Ritual Cats

Stopping To Question Our Habits To Improve Our Outcomes

There is an old story about a monastery and a cat. When the spiritual teacher and his followers would gather in the evening for meditation, the cat that lived at the monastery would make too much noise for them to concentrate. So the teacher began to tie the cat up each evening before meditation. This allowed everyone to concentrate without distraction.

Before long, tying up the cat became part of the meditation ritual. Eventually the cat died, and so a new cat was found that they could tie up before evening meditation.

Of course, tying up a cat had nothing to do with meditation. It started out as a way to accomplish the meditation without distraction. But eventually became part of the meditation ritual, and then even became so engrained in the practice that they felt like they couldn’t meditate without tying up a cat.

Our Ritual Cats

It may seem like an absurd example, but how often do we fall into the same practices? I had a manager relate a similar story to me about meetings. At one organization, they were having some big problems, so a vice president organized a weekly meeting for updates until the teams involved could get the problems resolved.

Eventually, the meetings became engrained in everyone’s weekly schedule. The vice president who organized them stopped attending, but they had taken on a life of their own and continued unquestioned for months, with teams putting together updates and everyone discussing something(?) that had nothing to do with the original purpose. Until someone finally questioned whether they even needed to continue to meet.

Early in my career, I had many similar experiences. I was responsible for compiling a lot of data for our organization, and then sending it around to various groups. But I had no idea if it was useful or why we did it. It had been handed down from person to person until it came to me, just like a ritual cat.

So I stopped.

I figured that if it was important, someone would say something. But no one did. Ever. Apparently the data and reports weren’t important to the decisions, just like tying up a cat wasn’t important to meditation.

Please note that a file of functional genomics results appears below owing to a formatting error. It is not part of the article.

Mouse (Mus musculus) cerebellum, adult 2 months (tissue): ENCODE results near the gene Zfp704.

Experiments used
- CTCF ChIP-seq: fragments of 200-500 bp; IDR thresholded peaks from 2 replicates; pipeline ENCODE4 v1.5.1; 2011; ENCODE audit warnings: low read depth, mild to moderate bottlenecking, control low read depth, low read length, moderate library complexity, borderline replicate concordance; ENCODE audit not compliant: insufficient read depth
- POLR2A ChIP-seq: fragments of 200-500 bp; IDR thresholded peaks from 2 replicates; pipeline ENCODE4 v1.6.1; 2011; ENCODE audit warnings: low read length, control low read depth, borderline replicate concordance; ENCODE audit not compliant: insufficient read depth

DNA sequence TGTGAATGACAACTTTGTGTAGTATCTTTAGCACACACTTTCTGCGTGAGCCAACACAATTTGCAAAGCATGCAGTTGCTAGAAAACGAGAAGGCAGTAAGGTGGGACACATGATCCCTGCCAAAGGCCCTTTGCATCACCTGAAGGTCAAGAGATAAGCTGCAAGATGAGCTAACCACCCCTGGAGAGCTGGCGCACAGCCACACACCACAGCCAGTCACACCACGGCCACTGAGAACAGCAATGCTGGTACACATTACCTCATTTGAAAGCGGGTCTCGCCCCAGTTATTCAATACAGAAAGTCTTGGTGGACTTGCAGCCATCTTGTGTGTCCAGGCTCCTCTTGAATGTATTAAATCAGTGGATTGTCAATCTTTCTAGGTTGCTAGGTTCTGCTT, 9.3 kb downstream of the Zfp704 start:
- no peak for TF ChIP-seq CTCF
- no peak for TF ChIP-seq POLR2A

Every organization I’ve been in has their share of ritual cats. Some have a lot, others fewer. Some organizations are good about questioning their ritual cats, and others cherish them as if they were the most important part of the meditation, rather than the meditation itself.

An organization I used to work with was filled with ritual cats. And they cherished them. Pointing them out and questioning them was akin to blaspheming sacred symbols. This often manifested in how product teams were expected to work. They had tried-and-true project management practices that had worked for a long time, and why would they want to question them now? Executives have always been in control of projects, deciding to change things at a moment’s notice, so why wouldn’t we continue that?

This kind of attitude not only made for a difficult place to work, but it was impossible to develop good products and impossible to change anything. The ritual cats had become the focus. The way it had always been done was sacrosanct. Far more important than what we were trying to achieve. Needless to say it is far less successful.

Product Development Frameworks

In a similar vein, product development frameworks can often become ritual cats. Scrum, Kanban, XP, etc., are all useful framework for product development. But the rituals and processes should be there to serve us. Not the other way around.

I’ve never worked on a team that adheres perfectly to any of the frameworks above. You probably haven’t either. And that’s okay. I think there are great things in all of them. And I know there are strong voices calling for better use of all of them. But all teams are different. And companies are different. Taking the principles that work best and implementing those has always been far more important to me than ensuring that we have perfect daily stand-ups.

If you ever find yourself repeating the phrase “this is how it’s always been done” or “this is how we do it here”, that’s a good time to pause and ask yourself if you’ve got yourself a ritual cat. Good products don’t come from teams steeped in useless rituals. We use good frameworks and good processes, but we aren’t tied to them without a purpose. We use them for the outcomes they bring us to.

And we don’t allow ourselves to never question our rituals and our processes. We create them. They work for us. We should constantly be evaluating what we’ve put in place and questioning our own assumptions.

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